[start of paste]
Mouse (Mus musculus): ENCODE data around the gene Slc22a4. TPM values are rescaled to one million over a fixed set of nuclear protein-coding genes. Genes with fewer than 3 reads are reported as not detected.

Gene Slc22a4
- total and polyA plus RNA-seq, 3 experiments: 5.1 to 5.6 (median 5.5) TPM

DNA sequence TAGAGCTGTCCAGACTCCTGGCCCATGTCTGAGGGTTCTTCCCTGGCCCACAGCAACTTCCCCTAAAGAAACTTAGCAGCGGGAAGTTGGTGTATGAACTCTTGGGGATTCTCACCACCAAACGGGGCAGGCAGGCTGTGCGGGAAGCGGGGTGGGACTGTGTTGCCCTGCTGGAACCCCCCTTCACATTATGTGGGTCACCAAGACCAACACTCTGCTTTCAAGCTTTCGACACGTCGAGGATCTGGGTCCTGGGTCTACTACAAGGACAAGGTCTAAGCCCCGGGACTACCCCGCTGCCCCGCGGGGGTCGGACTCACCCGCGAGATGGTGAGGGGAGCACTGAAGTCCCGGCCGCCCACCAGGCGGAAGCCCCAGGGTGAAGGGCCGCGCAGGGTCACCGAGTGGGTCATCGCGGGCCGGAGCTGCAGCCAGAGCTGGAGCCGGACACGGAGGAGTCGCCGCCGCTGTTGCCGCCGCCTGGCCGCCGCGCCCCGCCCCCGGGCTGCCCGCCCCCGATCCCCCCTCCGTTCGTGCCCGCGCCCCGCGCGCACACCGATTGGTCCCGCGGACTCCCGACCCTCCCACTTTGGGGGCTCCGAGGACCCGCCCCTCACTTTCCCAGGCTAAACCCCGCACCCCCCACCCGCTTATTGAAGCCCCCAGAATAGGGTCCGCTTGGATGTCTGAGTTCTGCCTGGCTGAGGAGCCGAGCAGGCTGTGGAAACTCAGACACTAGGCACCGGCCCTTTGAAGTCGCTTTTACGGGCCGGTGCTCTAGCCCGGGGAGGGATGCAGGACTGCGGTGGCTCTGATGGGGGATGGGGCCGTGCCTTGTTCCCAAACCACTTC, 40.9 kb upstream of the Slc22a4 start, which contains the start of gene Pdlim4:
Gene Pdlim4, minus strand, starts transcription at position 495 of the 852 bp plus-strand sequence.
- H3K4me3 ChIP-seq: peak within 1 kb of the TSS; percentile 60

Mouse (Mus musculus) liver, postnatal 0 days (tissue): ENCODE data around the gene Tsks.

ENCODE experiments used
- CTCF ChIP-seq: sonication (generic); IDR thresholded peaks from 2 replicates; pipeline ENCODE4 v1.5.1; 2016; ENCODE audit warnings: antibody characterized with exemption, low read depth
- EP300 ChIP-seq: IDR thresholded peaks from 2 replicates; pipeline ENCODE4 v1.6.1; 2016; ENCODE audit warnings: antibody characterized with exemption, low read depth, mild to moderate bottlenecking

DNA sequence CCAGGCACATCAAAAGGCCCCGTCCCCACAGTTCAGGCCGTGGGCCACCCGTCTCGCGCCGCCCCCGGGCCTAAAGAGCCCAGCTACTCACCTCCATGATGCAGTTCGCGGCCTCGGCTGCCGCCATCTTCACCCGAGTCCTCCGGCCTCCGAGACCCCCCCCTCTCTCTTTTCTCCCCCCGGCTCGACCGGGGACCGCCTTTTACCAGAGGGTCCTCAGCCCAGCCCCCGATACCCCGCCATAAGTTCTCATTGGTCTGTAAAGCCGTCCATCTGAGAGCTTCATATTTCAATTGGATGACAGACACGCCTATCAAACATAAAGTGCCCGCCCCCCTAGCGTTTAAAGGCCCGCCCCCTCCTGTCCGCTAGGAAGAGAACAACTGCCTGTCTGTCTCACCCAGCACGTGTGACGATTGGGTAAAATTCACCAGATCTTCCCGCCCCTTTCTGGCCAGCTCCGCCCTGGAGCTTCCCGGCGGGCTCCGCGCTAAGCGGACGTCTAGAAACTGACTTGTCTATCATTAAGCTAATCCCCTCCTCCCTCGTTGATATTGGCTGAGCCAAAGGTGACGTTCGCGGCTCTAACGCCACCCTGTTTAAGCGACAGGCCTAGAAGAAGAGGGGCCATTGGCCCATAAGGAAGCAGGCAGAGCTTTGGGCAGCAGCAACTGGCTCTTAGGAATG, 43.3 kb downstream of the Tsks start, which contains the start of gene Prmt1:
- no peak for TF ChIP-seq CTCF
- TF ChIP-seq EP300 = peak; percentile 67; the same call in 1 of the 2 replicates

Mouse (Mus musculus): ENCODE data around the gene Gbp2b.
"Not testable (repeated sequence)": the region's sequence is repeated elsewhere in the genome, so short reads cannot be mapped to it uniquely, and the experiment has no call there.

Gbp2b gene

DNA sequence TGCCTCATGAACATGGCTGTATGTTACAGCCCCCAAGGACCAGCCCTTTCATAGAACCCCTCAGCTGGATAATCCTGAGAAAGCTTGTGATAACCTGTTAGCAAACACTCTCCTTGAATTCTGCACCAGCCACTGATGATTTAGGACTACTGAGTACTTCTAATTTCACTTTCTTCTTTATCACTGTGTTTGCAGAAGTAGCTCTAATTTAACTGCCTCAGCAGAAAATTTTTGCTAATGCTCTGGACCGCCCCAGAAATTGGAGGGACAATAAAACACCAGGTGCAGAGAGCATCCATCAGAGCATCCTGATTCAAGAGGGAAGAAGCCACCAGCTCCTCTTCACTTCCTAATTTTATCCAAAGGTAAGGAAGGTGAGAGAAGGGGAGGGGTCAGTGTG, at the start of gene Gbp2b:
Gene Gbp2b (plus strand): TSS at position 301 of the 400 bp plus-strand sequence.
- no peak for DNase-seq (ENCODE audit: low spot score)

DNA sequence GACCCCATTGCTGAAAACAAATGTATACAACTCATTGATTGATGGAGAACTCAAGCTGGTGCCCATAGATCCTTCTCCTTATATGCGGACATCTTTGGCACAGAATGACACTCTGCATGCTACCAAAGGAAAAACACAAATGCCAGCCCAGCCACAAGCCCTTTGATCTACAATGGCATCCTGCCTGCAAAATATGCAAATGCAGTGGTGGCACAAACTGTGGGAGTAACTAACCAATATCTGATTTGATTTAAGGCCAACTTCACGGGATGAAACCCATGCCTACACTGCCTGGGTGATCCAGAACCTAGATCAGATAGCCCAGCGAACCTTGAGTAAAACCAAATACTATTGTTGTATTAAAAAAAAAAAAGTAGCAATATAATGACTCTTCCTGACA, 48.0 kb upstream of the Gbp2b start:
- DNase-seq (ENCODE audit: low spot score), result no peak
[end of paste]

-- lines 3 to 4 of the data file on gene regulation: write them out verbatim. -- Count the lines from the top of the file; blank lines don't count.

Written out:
- total and polyA plus RNA-seq, 3 experiments: 5.1 to 5.6 (median 5.5) TPM

DNA sequence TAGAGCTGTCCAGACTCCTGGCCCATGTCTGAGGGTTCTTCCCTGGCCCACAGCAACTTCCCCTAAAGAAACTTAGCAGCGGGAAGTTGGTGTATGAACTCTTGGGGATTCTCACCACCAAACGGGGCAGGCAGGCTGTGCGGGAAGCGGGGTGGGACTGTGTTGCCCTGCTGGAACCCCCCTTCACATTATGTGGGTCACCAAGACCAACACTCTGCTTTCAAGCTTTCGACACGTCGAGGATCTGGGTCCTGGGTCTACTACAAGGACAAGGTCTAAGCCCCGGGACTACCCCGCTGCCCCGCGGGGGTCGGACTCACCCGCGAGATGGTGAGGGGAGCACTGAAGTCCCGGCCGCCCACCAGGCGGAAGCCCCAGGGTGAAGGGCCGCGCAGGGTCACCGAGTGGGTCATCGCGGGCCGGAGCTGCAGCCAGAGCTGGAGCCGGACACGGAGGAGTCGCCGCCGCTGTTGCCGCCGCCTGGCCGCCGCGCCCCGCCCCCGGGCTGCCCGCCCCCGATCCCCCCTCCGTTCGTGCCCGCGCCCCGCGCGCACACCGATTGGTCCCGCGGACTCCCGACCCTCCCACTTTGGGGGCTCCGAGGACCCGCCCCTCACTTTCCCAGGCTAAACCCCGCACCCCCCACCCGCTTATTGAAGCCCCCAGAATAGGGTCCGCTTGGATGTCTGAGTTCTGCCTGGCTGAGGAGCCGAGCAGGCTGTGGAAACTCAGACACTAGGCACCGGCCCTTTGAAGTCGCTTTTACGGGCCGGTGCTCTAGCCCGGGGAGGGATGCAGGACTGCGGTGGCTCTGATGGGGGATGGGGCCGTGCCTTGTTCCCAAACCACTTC, 40.9 kb upstream of the Slc22a4 start, which contains the start of gene Pdlim4: